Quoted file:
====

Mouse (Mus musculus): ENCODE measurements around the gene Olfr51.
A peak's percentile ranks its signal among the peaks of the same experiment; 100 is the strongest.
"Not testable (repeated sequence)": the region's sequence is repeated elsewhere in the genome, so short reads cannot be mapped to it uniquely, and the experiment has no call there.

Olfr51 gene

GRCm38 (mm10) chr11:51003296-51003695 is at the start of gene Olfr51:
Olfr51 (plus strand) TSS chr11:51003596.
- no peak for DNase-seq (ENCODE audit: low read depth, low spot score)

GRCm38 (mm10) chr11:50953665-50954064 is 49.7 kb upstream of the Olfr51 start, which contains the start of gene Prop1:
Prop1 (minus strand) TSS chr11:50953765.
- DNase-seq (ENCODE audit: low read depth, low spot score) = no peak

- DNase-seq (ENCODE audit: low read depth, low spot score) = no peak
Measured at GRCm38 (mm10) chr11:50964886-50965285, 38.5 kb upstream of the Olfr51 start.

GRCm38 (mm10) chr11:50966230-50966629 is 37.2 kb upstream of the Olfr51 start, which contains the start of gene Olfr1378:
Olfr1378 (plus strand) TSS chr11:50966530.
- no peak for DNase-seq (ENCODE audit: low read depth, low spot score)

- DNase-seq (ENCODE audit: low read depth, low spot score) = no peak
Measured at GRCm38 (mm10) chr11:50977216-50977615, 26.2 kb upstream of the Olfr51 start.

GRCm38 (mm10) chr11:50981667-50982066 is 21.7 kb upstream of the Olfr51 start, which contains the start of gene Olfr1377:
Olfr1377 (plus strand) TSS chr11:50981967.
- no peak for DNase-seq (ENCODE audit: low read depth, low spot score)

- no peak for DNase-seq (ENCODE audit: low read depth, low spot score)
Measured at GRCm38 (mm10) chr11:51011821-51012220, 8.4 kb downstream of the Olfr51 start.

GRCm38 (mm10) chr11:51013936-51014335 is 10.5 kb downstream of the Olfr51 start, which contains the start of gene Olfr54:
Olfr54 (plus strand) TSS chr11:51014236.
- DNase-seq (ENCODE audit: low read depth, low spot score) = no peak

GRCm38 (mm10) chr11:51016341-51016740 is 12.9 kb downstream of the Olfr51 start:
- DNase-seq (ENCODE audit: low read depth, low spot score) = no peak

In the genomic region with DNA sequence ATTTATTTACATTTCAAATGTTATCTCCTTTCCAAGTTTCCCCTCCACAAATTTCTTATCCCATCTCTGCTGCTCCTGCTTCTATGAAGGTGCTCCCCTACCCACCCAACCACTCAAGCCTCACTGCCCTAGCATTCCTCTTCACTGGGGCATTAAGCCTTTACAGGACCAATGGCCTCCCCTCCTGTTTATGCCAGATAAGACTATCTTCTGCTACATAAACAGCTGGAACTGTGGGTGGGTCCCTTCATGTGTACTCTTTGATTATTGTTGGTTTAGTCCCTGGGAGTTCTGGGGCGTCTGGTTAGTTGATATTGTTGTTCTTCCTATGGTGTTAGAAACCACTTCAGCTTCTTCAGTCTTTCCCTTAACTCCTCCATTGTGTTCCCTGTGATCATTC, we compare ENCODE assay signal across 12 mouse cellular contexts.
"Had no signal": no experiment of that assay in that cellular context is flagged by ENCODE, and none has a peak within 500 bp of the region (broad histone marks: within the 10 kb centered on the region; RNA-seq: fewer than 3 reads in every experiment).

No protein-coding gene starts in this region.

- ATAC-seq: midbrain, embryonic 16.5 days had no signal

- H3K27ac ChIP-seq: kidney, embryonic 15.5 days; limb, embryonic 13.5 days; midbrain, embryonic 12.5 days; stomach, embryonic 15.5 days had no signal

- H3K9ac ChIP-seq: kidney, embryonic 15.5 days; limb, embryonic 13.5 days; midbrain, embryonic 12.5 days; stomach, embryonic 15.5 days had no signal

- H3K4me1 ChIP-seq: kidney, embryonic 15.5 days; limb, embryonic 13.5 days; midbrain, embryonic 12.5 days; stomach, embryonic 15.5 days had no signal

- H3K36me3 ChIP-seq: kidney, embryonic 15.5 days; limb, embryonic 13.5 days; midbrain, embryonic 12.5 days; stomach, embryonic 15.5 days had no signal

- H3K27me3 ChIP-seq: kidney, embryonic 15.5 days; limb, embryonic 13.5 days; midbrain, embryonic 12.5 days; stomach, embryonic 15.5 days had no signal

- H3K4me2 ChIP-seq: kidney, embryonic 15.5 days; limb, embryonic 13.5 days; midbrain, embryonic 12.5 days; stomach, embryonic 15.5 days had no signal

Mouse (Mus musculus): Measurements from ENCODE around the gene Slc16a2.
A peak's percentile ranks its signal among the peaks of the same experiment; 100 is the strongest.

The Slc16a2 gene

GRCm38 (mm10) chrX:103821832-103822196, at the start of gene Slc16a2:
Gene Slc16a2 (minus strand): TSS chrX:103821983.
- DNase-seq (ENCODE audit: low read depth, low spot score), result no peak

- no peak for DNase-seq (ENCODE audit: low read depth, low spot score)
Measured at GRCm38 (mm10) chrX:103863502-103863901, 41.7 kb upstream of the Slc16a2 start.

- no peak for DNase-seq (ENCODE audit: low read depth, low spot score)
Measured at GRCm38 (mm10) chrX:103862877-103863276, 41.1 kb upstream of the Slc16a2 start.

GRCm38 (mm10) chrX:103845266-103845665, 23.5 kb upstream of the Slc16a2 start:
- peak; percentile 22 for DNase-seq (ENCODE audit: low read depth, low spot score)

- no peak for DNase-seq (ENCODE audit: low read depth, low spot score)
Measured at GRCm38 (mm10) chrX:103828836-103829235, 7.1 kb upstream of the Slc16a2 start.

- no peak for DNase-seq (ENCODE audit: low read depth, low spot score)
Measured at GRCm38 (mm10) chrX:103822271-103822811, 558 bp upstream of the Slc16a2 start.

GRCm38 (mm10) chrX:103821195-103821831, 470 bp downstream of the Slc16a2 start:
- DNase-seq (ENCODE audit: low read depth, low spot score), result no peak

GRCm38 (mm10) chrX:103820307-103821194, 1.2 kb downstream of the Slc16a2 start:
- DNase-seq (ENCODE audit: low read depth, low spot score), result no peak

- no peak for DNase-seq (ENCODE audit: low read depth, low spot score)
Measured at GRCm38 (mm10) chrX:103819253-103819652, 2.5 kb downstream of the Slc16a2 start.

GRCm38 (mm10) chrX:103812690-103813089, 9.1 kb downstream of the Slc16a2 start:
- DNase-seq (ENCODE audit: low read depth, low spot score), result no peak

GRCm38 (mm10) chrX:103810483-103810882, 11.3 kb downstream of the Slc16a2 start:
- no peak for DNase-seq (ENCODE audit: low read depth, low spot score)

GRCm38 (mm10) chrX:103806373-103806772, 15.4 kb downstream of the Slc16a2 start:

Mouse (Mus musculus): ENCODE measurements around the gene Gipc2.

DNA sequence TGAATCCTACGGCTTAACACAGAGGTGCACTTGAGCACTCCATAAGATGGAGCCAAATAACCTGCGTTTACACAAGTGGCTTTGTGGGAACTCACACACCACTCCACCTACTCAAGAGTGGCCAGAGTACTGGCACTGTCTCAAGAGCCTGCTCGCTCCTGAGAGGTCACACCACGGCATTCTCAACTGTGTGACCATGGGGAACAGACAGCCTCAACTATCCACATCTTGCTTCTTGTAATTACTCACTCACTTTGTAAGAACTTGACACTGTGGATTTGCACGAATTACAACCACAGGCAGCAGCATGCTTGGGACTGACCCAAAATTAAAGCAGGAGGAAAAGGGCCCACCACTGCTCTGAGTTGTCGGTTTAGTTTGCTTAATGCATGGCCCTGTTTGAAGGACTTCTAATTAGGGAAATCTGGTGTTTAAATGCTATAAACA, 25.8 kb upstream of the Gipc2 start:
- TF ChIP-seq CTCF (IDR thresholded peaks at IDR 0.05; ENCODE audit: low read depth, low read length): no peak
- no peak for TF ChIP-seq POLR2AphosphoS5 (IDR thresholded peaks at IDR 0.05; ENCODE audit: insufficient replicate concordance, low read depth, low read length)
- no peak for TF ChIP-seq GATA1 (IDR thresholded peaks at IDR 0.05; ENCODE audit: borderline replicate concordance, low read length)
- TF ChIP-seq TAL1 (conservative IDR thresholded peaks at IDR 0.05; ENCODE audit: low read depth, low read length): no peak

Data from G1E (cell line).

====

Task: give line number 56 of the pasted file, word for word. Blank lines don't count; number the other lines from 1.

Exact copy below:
GRCm38 (mm10) chrX:103820307-103821194, 1.2 kb downstream of the Slc16a2 start: